Even now — almost a quarter century since the killing — Martha Guzman still obsesses over the last seconds of her younger sister’s life. How did she feel before the bullet tore through her eyes as she sat in her car?
Terrified, ambushed, trapped?
“I replay it over and over in my mind,” she said, biting her lip to choke back tears.
In 1992, her sister, Vicki Ghonim, was 17 — the new mother of a 6-month-old boy, who was in his car seat behind her when a gunman shot her in a parking lot at Creek Park in La Mirada. Prosecutors say the shooter had been hired by Vicki’s husband, Morrad, who paid to make it look like a botched robbery.
At a court hearing Monday, before a judge sentenced Morrad Ghonim to life in prison without the possibility of parole, Guzman walked to the lectern to address her former brother-in-law.
“Morrad, you’re a coward and a monster,” she told him. “You deliberately put your son in danger … to make your story more believable.”
He didn’t look at her, but swallowed hard.
“We now know the truth and find some peace in that,” Guzman told him. “You’re finally going to be held accountable.”
Ghonim, 43, had said at the time that the shooting occurred after his wife exchanged words with a group of people he thought were gang members catcalling her. The shooter — or shooters — he said, had been hiding behind bushes so he never got a look at who had attacked his wife.
The case remained unsolved for years until DNA tests on clothing recovered from the scene found a genetic match to a prison inmate serving time for burglary — Leon Martinez. Initially, Martinez told authorities his dead friend was the gunman, but he eventually confessed to shooting Vicki, saying her husband had hired him as a hit man. At last month’s trial, Martinez testified that Ghonim paid him $20,000.
During Monday’s hearing in Norwalk, Ghonim — who had relocated to Antigua and married his third wife, a beauty queen, before his arrest in this case — stood to address the judge. He spoke emphatically and with his hands, as if he were, himself, an attorney. He demanded a continuance so he could have more time to prove his innocence.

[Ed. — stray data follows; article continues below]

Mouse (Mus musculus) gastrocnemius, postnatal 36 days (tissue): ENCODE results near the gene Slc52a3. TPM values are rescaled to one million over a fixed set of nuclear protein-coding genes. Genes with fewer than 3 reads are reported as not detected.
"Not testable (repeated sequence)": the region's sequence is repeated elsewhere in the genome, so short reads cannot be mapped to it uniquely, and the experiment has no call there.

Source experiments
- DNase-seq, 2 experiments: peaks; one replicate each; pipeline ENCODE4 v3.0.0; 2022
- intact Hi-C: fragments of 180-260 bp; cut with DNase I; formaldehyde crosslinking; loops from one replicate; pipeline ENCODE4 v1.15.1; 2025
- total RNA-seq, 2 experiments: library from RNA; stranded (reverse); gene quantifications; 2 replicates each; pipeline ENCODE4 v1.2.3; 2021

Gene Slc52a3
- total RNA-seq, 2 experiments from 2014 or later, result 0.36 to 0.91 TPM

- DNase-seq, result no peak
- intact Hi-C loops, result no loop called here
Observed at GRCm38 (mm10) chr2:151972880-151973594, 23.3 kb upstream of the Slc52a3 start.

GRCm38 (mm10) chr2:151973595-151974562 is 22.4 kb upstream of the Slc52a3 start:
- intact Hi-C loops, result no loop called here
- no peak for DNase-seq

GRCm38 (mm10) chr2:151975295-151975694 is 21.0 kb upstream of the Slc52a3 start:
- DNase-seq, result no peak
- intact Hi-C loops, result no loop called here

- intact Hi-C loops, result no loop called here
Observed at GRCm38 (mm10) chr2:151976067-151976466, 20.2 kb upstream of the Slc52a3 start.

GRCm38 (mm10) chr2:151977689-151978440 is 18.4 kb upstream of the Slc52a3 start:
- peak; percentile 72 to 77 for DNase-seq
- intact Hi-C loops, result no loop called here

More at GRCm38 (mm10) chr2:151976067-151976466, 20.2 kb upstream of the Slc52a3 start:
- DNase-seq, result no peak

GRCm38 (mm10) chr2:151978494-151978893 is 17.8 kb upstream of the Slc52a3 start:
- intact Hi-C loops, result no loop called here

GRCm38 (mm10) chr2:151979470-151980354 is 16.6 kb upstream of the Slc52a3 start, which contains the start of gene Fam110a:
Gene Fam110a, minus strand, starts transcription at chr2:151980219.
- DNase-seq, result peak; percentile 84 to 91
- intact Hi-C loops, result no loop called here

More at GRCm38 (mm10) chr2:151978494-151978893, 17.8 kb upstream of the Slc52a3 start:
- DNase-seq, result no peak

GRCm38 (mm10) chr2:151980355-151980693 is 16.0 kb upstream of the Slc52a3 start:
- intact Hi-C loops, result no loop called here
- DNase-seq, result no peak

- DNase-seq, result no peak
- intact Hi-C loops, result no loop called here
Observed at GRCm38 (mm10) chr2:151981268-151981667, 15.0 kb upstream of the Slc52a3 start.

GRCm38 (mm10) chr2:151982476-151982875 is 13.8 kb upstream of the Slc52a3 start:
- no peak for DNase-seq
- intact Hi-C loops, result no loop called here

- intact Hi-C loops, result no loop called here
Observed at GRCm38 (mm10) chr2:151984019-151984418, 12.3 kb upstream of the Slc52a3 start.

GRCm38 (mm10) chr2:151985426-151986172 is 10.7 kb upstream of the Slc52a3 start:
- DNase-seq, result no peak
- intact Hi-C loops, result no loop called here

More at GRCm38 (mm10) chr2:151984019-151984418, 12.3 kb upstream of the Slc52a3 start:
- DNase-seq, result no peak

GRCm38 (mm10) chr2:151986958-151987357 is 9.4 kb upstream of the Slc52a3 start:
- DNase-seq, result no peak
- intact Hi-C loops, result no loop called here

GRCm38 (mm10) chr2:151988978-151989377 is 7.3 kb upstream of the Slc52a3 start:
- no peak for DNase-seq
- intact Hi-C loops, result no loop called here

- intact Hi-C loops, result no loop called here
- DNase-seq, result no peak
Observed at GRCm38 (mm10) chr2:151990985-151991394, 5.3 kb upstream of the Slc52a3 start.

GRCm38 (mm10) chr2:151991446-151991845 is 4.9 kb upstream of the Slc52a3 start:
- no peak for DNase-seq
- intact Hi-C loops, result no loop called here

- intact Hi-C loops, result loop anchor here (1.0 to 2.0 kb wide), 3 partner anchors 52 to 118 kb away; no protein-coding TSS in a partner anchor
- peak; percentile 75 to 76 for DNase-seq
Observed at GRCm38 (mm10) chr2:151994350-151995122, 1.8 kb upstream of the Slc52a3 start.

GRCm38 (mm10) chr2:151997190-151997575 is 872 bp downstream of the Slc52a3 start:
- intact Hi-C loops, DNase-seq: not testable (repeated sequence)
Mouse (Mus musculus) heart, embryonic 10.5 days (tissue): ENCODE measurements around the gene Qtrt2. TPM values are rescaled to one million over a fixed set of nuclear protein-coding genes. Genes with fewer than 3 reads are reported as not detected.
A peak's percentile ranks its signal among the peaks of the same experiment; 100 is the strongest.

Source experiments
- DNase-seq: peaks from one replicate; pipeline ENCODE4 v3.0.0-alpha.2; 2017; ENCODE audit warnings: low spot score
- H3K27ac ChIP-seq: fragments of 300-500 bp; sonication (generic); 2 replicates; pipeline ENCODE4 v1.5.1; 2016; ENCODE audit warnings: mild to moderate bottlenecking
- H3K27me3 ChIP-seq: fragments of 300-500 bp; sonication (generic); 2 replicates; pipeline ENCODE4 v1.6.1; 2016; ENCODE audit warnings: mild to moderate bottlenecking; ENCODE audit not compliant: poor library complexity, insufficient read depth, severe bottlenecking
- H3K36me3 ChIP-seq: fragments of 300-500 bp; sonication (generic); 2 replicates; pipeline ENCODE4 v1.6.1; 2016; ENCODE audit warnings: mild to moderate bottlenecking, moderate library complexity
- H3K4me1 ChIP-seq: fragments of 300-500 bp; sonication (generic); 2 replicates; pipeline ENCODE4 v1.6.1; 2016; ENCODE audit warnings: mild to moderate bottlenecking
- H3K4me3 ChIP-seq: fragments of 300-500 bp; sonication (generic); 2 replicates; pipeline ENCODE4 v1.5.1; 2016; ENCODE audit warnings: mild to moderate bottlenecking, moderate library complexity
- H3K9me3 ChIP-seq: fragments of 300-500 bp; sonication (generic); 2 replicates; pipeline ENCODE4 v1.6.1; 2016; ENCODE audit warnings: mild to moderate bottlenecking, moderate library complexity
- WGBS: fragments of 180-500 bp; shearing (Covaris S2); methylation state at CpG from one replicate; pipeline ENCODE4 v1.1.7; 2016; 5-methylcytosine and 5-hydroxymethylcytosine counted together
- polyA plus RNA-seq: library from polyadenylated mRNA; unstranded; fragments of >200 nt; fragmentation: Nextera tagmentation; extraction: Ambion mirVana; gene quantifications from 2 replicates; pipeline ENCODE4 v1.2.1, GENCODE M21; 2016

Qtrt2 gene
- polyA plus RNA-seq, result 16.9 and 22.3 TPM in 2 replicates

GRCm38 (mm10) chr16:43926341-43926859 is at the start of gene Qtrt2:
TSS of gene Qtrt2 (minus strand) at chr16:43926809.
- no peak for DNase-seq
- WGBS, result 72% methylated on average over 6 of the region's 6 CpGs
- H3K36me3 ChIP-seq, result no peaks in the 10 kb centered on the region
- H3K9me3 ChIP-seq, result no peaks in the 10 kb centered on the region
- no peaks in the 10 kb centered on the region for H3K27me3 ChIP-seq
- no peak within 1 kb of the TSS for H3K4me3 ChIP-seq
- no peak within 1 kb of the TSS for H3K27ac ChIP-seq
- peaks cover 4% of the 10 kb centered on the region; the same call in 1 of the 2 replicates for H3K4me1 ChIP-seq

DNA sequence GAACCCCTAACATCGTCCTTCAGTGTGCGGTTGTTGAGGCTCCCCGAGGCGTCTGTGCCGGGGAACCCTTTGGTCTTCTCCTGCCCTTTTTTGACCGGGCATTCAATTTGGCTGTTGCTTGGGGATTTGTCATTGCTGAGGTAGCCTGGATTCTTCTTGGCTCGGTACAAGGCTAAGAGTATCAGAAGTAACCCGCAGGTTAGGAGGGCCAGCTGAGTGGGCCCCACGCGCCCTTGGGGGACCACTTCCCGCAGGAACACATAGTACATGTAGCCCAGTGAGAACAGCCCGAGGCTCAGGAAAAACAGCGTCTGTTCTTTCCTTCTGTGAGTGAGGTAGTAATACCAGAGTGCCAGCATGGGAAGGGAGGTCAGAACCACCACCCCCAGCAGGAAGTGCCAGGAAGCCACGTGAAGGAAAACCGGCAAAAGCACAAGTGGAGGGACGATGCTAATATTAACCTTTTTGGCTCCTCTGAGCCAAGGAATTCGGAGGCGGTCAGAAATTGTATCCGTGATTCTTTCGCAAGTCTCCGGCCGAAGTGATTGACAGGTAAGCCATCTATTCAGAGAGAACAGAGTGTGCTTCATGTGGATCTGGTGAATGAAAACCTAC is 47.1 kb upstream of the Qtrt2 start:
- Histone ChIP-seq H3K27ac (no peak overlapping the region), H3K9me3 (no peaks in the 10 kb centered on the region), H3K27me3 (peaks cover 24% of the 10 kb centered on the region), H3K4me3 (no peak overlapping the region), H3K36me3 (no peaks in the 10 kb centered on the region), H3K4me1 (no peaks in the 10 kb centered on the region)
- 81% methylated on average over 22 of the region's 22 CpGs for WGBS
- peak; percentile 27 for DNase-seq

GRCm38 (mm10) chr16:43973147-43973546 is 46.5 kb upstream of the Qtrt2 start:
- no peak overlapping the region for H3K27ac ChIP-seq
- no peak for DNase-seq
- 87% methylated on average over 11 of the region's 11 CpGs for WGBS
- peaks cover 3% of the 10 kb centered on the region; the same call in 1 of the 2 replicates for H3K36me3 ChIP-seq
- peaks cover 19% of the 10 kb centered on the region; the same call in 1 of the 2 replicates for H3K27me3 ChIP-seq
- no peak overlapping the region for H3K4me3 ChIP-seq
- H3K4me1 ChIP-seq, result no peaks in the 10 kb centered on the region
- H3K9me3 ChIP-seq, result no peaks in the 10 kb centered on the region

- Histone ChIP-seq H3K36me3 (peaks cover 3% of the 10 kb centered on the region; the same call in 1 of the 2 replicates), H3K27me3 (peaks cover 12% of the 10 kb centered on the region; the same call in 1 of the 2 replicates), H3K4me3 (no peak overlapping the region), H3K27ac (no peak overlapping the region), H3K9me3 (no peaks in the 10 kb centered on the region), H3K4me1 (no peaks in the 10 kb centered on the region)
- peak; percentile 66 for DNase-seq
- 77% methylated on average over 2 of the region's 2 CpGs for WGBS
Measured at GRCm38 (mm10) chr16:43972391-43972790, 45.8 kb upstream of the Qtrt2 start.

“I didn’t do anything,” Ghonim said. “I loved her.”
Ghonim also accused a detective who investigated him of manipulating Vicki’s family and pitting them against him.
“The family loved me so much,” Ghonim said, turning to the audience, where Vicki’s mother and father cried quietly.
At one point, Ghonim’s hands started to shake, his voice cracking. Superior Court Judge John A. Torribio asked him to sit and compose himself, before denying his request for a continuance.
Ghonim’s attorney, Alan Eisner, asked the judge to consider his client’s lack of a criminal record as a mitigating factor in deciding a sentence. According to a probation report, the only thing Ghonim had on his record before the murder conviction was a misdemeanor grand theft conviction, for which he was sentenced to three years of probation. And yet, the probation officer wrote in the report, the gruesome murder spoke for itself.
“His plan to execute his wife,” he wrote, “shows his heinous and callous behavior and shows he does not value life.”
As the judge read the sentence, Ghonim rested his forehead in his hands and plugged his ears with both of his thumbs. He sighed twice.
Martinez, 43, who was convicted last year of Vicki’s murder, agreed to give evidence against Ghonim in exchange for a sentence of 28 years to life in prison instead of life without the possibility of parole.
During Ghonim’s trial, Martinez testified that Ghonim asked him about killing his wife on the first day the two men met through a mutual friend. Martinez said he agreed to kill her and they settled on a price.
Martinez also testified that he was high on cocaine the evening of the killing but said he remembered walking up to the window, pulling the gun from his pocket and firing at Vicki’s head from a few feet away.
As Vicki pleaded with him not to hurt her baby, Martinez said he shot her again and again, eventually shooting her in the eyes. Martinez testified that Ghonim then handed him an envelope of cash, reaching over his wife’s slumped body.
The defense attacked Martinez’s credibility, noting he had changed some details while on the witness stand. During previous interviews and court appearances, Martinez had said that Ghonim paid him a lot less — once he said $500, another $10,000. When the defense challenged him on the inconsistent statements, Martinez said, “My memory ain’t that good at all.”
Jurors convicted Ghonim of first-degree murder.
On Monday, Ghonim reminded the judge of some of the inconsistencies, saying Martinez “can’t even keep up with his own lies.”
After the hearing, Eisner said he expects his client to be vindicated during the appeals process.
For more news from the Los Angeles County courts, follow me on Twitter: @marisagerber
6:50 p.m.: This article was updated with additional details from Monday’s sentencing hearing.
This article was originally published at 12:20 p.m.